Joaquin Miller
In 1862 she married Robert Henry Newell, a humorist and editor of the Sunday Mercury in New York, who had published most of her poetry.  Newell attained nationwide prominence during the Civil War under the pseudonym of Orpheus Kerr. President Lincoln chuckled over his satires about corrupt office seekers in Washington.  Menken and Newell were married about three years.
Robert Henry Newell
She was so well known that she was referred to as "the Menken", needing no other name. This period established her lasting image. The highest earning actress of her time, she was generous to friends, theatre people in need, and charities.  

Charles Dickens
While in Europe, the Menken continued to play to the American public as well.  

Tom Hood
She attracted a crowd of male admirers, including such prominent figures as the writer Charles Dickens, the humorist Tom Hood, and the dramatist and novelist Charles Reade.  

Charles Reade
In 1864, Mark Twain, who worked as a fledgling newspaper reporter for the Californian, witnessed the Menken bring down the house. He described how
A magnificent spectacle dazzled my vision—the whole constellation of the Great Menken came flaming out of the heavens like a vast spray of gas jets, and shed a glory abroad over the universe as it fell. I have used the term "Great Menken" because I regard it as a more modest expression than "'The Great Bare".
Mark Twain
She arranged to play in a production of Mazeppa in London and France for much of 1864-1866, when she swiftly conquered London and Paris.  

Her next marriage,  in 1866, was to James Paul Barkley, a gambler whom she soon left. She returned without him to France, where she was performing. 

George Sand
There she had their son, whom she named Louis Dudevant Victor Emanuel Barkley; the baby's godmother was the author George Sand.  Louis died in infancy.

She had an affair with the French novelist Alexandre Dumas, pere, considered scandalous as he was more than twice her age. Dumas’ father, one of Napoleon Bonaparte’s generals, was a black man from Haiti, and Dumas boasted of his African heritage.

Menken and Dumas
Returning to England in 1867, she had an affair with the English poet Algernon Charles Swinburne.  
Algernon Charles Swinburne  
By 1867, she had become a merchandising phenomenon. Her name was used to sell cravats, jewelry, hats, clothing, and handkerchiefs. You could even buy a Menken shaving mug. Her photographs were seen virtually everywhere.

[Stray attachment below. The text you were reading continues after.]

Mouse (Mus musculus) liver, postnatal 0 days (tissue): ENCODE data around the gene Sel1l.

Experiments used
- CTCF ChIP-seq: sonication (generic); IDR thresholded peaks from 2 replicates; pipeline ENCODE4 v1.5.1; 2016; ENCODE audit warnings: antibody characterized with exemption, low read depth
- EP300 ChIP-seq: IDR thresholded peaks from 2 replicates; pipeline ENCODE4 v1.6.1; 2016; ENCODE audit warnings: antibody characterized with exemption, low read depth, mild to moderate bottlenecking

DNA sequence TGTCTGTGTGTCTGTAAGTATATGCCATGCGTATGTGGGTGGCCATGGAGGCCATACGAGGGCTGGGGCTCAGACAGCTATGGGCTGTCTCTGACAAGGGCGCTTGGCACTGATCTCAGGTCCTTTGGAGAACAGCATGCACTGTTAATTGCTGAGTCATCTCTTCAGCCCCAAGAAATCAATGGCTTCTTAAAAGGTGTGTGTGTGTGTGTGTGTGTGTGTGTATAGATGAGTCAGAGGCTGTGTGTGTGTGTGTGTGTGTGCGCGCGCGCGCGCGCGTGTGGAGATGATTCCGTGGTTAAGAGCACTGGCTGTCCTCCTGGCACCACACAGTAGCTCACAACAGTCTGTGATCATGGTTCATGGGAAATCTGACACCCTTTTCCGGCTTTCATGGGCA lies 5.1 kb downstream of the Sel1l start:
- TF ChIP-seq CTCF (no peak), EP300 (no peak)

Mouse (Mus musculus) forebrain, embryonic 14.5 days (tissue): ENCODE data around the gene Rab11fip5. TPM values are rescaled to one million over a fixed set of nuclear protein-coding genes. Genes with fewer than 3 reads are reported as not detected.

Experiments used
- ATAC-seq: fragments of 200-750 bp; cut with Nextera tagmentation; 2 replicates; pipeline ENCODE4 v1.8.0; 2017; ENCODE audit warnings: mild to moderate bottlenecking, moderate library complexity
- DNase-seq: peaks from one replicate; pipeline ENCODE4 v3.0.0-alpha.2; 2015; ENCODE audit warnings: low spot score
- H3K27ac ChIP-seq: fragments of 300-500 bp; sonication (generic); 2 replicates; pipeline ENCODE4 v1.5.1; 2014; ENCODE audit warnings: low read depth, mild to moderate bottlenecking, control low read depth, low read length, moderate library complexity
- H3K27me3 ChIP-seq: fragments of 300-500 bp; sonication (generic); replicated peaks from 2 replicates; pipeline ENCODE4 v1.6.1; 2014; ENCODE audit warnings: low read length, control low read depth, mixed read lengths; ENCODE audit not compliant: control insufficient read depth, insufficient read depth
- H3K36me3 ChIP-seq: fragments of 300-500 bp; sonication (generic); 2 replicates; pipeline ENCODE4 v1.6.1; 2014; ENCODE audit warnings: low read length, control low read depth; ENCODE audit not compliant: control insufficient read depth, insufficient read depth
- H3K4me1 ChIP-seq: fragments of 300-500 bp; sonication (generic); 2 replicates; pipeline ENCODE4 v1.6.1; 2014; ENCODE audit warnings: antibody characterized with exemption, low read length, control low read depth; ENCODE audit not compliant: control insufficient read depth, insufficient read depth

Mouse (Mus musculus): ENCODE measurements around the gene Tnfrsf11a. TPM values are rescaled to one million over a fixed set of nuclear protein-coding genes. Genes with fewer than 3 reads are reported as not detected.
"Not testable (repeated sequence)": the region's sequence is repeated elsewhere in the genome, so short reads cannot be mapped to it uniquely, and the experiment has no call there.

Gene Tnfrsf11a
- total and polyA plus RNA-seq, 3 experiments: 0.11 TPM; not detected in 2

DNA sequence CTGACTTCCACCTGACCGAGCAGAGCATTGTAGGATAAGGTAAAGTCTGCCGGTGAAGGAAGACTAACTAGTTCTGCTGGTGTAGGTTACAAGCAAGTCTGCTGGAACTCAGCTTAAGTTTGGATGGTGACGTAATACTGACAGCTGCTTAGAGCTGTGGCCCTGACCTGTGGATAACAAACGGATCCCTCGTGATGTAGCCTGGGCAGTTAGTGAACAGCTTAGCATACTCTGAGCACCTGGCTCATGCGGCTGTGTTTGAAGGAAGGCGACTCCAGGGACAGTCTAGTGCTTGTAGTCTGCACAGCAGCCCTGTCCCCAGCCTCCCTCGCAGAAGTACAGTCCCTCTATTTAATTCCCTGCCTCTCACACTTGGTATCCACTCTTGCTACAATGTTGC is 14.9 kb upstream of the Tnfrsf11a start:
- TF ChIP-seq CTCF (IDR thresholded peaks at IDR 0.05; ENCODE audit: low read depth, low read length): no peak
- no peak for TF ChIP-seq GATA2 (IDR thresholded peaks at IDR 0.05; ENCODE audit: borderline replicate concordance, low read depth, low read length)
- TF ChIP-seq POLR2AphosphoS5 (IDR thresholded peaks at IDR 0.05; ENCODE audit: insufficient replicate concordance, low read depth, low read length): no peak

She struggled to attract audiences to Mazeppa as attendance fell off.  Menken fell ill in London and was forced to stop performing.  Her fame and fortune dissipated quickly, and she struggled with poverty. Her last try to gain some income through art was preparing her poems for publication. 

She moved back to Paris, where her last performance was on May 30, 1868; she collapsed with pains in her side. 

She wrote a brief note to an acquaintance: 
 "I am lost to art and life. Yet, when all is said and done, have I not at my age tasted more of life than most women who live to be a hundred? It is fair, then, that I should go where old people go."
When treatment by the personal doctor of Napoleon III of France provided no relief, a rabbi kept a bedside vigil. She died on August 10, 1868, at the age of 33.  Fittingly for someone whose early life is shrouded in a fog, it is not known what killed her. Theories include an abscess, tuberculosis, peritonitis, cancer, or “a complication of disorders.”

Menken was buried in the Jewish section of Cimetière de Montparnasse.  On her tomb, at her request, were engraved the words of her favorite saying,“Thou Knowest.”

Montparnasse Cemetery, Jewish Section

Thou knowest, Lord, the secrets of our hearts; 
shut not thy merciful ears unto our prayer
But spare us, Lord most holy, 
O God most mighty, 
O holy and most merciful Saviour, 
Thou most worthy Judge eternal, 
Suffer us not at our last hour
for any pains of death to fall from Thee.

Man that is born of a woman hath
but a short time to live,
 and is full of misery.
He cometh up, and is cut down like a flow'r; 
he flee'th as it were a shadow, 
and ne'er continueth in one stay. 

In the midst of life we are in death: 
of whom may we seek for succour, 
but of Thee, O Lord, 
who for our sins are justly displeased? 
Yet, O Lord most mighty, 
O holy, and most merciful Saviour, 
deliver us not into the bitter pains of eternal death. 

Her only book, Infelicia, was published shortly after her death.  Adah had dedicated her book of verse to Charles Dickens.

Arthur Conan Doyle turned Adah into Irene Adler in his breakthrough Sherlock Holmes tale, “A Scandal in Bohemia.” The King gushes over how amazing Adler is, saying "Would she not have made an admirable queen? Is it not a pity she was not on my level?" Holmes replies scathingly that Miss Adler is indeed on a much different level from the King (by which he means higher — an implication lost on the King).  Declares Dr. Watson, “To Holmes she is always the woman.”